More than just a theme: Maternal-Neonatal Health & the International Youth Day 2013


In my already highly energized magical month of August, sees yet another call for global celebrations focusing on young people. It all happens on every August 12 (so mark that on your 2014 calendar if you haven’t) under the name International Youth Day.  This year’s match day theme was “Youth Migration: Moving Development Forward.”

As advocates dedicated to advancing the maternal and neonatal health of our current and future, you might as well wonder what the hell youth migration is got to do with maternal and neonatal health! Lets see… .  

clip_image002Amplifying youth voices for community change. A meeting for the best from each district, out of over 217,000 U-reporters in Uganda at the International Youth Day Celebrations!Graceland Hotel.” (Photo by Caroline B Rukundo)

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I work with my colleagues in the UN to bring the UN closer to youth and to respond to the needs of young people around the world. Traveling the world to advocate with governments and all actors to work with and for young people and ensure that our world is a better place for this generation and the generations to come.
Today is the international youth day and I am honored and humbled to spend it in Uruguay at the Latin American Youth Forum and later in the field visiting ma
rginalized youth. I visited 4 villages and met brilliant young people with big dreams. The UN is proud to help bringing them back to education after they dropped out. I told them that education brings opportunities and opportunities bring hope, and that we can’t live without hope. The United Nations came here today to tell you how proud of you we are and that we stand with YOUth.
In the international youth day, special thanks to all my colleagues in the UN system who are dedicating their careers to youth empowerment, and thanks to all youth workers around the world. A day to celebrate and a day to remind all of their responsibilities toward this generation! Happy Youth Day my friends

Photo credits: UN Secretary General’s Envoy on Youth-Ahmad Alhendawi

According to the UN Secretary-General’s message for 2013, Of the annual total of some 214 million international migrants, young people constitute more than 10 per cent. Nearly half of the world’s population—more than 3 billion people—is under the age of 25. Furthermore, young people under the age of 29 make up half of all global migrants. Youth are recognized as one of the most mobile social groups in the context of migration – they form about 30% of international migrants! Needless to say, there is too little documentation about their struggles, opportunities and experiences that migration presents for young migrants and other youth who are affected by migration.

And you can’t blame them, no?  Some are fleeing persecution, others are escaping economic hardship.  Some are alone, others part of a family – with parents, siblings and even children of their own.  Some have communities to go to, others must make new connections.  In transit and at their final destinations, many young migrants face equal or greater struggles, including racism, xenophobia, discrimination and human rights violations.  Poverty, crowded and unsanitary living conditions and the challenges of finding decent employment are regular features of the migrant experience.  These challenges are exacerbated by the current global economic and financial crisis.  Migrants are also often accused by communities and politicians of taking jobs from local people, exposing them to further risk of discrimination.  In other cases, young people left behind by migrating parents face psychological and social challenges and greater vulnerability.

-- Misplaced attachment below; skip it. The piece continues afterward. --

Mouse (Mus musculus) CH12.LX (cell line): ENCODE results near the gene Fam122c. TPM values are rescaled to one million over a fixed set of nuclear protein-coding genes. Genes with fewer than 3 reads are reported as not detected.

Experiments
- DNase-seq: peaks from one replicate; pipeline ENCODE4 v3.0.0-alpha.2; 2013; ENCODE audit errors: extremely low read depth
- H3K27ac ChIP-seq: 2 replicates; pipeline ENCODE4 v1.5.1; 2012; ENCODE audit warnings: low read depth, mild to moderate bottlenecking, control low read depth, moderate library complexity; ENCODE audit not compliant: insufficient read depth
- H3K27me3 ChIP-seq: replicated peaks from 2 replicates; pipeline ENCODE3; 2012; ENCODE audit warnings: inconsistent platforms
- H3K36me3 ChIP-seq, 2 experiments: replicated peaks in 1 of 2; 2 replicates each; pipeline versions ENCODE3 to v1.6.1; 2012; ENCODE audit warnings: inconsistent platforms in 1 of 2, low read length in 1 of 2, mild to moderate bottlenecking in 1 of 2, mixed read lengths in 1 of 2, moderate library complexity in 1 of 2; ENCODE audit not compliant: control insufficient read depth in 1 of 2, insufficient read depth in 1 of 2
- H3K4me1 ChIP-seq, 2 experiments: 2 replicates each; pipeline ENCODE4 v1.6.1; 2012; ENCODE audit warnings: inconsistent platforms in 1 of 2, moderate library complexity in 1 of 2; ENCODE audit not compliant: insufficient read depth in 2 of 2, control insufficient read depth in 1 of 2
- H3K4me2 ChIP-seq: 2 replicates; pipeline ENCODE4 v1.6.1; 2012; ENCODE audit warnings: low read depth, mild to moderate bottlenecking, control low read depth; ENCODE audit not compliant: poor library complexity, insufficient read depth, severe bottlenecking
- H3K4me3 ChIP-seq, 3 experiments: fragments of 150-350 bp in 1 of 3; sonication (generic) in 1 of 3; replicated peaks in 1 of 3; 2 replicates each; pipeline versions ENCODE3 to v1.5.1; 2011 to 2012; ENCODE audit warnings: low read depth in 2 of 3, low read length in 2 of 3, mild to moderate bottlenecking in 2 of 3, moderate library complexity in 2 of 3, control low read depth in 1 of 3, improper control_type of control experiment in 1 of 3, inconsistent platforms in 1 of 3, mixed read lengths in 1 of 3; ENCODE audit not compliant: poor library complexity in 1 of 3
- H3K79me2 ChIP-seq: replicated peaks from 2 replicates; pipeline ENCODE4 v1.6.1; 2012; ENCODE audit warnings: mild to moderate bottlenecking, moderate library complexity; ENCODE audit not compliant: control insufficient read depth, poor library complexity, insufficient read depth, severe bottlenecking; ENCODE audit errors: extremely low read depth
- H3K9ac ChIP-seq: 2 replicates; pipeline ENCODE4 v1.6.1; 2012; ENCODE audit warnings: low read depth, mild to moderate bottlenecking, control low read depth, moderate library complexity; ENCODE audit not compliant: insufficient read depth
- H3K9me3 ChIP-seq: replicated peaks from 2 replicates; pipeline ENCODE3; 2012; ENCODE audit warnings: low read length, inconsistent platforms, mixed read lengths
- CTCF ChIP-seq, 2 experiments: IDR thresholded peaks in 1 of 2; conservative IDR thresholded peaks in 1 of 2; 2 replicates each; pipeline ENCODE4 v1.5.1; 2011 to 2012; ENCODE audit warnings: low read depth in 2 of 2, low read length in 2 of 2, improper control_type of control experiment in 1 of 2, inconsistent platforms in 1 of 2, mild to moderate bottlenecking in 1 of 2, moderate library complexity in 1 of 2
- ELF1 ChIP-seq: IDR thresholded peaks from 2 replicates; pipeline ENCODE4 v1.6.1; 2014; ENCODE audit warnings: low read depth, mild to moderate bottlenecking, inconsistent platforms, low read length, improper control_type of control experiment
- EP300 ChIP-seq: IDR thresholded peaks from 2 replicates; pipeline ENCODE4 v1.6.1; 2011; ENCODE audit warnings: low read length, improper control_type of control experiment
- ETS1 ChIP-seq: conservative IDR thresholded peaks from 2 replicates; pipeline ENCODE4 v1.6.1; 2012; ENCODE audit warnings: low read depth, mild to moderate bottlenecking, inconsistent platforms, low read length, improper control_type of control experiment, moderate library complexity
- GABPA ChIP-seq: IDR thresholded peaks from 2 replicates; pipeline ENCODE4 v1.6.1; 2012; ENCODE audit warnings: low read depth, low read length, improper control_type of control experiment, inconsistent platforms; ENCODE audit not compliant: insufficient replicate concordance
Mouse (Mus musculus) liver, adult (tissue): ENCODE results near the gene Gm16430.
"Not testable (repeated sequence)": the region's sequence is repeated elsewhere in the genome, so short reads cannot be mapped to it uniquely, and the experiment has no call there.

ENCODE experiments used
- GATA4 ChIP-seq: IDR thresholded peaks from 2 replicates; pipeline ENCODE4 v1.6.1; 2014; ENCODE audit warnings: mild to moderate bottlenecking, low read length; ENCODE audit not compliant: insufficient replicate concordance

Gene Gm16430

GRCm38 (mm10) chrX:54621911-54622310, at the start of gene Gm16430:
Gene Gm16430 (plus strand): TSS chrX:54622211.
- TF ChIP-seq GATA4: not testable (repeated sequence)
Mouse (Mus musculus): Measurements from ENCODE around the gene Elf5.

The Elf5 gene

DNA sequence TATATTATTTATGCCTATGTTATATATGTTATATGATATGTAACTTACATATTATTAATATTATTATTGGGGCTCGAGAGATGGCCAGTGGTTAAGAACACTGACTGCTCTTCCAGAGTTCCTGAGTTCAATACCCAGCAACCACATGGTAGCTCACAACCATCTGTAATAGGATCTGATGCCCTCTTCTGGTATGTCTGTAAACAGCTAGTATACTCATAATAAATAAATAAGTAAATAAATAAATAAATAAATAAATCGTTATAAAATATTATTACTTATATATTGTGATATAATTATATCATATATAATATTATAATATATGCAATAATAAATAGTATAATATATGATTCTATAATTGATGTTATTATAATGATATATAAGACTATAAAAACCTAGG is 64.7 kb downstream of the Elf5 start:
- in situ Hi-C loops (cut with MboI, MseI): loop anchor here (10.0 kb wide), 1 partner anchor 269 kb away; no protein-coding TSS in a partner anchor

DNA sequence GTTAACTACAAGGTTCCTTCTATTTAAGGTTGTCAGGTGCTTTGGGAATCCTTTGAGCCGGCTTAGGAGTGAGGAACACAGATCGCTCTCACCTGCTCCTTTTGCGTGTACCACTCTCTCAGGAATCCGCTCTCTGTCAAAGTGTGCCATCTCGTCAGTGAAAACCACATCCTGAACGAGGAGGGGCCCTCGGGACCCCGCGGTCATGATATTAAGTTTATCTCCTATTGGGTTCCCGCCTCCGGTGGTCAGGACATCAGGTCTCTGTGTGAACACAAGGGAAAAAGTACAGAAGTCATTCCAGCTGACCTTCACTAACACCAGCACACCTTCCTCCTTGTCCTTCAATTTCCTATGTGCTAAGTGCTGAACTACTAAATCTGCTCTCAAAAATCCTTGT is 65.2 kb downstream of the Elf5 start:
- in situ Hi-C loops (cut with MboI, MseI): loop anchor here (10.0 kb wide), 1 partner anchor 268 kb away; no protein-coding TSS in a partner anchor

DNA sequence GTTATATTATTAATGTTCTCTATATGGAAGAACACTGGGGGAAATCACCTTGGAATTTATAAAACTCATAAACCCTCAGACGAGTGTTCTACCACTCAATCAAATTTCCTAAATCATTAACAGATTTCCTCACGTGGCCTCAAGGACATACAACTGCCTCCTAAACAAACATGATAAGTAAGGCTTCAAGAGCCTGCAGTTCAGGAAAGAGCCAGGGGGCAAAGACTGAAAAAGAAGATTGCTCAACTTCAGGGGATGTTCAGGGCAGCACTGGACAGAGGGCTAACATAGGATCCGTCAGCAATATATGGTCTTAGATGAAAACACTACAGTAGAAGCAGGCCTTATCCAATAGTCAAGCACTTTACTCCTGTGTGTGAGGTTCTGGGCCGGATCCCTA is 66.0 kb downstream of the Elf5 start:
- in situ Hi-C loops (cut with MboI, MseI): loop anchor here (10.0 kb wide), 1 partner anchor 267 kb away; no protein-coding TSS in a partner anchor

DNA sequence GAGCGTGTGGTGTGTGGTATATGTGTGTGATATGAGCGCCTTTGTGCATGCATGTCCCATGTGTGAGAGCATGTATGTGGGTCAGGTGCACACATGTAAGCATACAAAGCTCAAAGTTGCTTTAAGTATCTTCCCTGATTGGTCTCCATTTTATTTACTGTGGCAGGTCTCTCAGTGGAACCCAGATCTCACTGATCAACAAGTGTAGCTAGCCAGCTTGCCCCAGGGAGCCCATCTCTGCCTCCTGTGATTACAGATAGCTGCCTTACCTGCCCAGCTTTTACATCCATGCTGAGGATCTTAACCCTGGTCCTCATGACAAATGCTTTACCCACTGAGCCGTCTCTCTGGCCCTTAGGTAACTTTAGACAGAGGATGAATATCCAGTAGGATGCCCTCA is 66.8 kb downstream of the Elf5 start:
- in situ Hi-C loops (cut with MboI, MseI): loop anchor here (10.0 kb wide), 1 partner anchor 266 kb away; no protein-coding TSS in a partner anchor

Here is how the situation gets salty: During the process of migration, young women and girls tend to be more vulnerable to human rights violations, particularly SRHR violations, including violence, exploitation, and sexual coercion often culminating into #youngmothersparadigm. Its not a doubt that migrant women and young people are also at increased risk of unwanted pregnancies and sexually transmitted infections due to inadequate access to health services, including sexual and reproductive health services. As a result, more than 2.6 million babies are stillborn, another 2.9 million die before they are a month old, and many suffer neurodevelopment disabilities and impairments. Most neonatal deaths are caused by preterm birth, asphyxia during birth, and infections such as sepsis, pneumonia, and meningitis.

But, effective, low-cost interventions are available, although they are not reaching all of the young women and babies who need them. In developing countries, many young women deliver at home and rarely see a trained healthcare provider before or after the baby’s birth. Skilled providers in poor countries often lack access to current tools or do not use them. Young headed families may not seek care or follow medical advice, leave alone the already stress factors (of provision of food, shelter, accommodation) boiling in the head of a young father living in this already multidynamic world of modernity where a poor man is a nobody! This year’s international youth day theme wasn’t any other theme: It reverberated the underlying factors to maternal and neonatal health and we need to raise awareness about the situation of these young people as well as the role of youth-led organizations in addressing migration issues!

Disclaimer: Views expressed here in do not reflect those of my current and future employers

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